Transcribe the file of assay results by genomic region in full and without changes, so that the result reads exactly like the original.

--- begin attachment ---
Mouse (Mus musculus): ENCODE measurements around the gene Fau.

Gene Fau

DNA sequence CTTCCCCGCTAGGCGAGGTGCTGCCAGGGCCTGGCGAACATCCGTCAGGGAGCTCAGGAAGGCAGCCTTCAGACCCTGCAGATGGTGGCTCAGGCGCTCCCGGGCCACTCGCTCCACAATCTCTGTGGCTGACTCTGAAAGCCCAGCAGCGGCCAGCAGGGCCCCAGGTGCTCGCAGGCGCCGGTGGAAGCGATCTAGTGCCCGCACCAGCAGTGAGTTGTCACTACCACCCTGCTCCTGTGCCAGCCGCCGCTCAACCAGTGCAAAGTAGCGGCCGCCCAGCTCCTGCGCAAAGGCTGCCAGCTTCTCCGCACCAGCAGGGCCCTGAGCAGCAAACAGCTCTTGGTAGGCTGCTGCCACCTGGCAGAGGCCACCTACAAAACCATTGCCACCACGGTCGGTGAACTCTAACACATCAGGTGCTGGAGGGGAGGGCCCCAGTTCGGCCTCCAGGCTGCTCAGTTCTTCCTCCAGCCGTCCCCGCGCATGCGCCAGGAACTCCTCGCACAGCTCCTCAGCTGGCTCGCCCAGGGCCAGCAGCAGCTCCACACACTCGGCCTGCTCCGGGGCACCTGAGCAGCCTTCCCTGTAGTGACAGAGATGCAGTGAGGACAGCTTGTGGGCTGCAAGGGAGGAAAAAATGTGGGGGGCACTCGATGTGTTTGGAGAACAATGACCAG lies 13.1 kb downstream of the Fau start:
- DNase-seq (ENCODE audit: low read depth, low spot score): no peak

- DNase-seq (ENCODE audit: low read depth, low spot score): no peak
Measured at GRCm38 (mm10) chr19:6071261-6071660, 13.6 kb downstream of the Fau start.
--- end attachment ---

Mouse (Mus musculus): ENCODE measurements around the gene Fau.

Gene Fau

DNA sequence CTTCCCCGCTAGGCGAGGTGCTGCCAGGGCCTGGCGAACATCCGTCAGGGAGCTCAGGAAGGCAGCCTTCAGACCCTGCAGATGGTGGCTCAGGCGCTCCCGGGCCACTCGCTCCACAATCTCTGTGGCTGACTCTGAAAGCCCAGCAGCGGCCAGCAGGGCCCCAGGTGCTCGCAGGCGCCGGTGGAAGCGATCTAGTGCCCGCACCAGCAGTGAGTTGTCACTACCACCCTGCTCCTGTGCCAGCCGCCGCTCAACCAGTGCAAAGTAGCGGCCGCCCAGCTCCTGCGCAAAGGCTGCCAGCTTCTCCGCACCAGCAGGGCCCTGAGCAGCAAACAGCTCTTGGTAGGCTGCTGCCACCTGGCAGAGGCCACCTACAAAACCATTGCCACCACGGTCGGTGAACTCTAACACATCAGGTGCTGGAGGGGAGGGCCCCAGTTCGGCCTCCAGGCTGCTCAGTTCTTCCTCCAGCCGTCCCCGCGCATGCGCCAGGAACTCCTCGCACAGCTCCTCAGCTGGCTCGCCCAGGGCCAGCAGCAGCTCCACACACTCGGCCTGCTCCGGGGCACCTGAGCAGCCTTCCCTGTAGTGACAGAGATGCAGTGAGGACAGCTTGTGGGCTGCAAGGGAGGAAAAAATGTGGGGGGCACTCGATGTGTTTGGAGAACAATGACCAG lies 13.1 kb downstream of the Fau start:
- DNase-seq (ENCODE audit: low read depth, low spot score): no peak

- DNase-seq (ENCODE audit: low read depth, low spot score): no peak
Measured at GRCm38 (mm10) chr19:6071261-6071660, 13.6 kb downstream of the Fau start.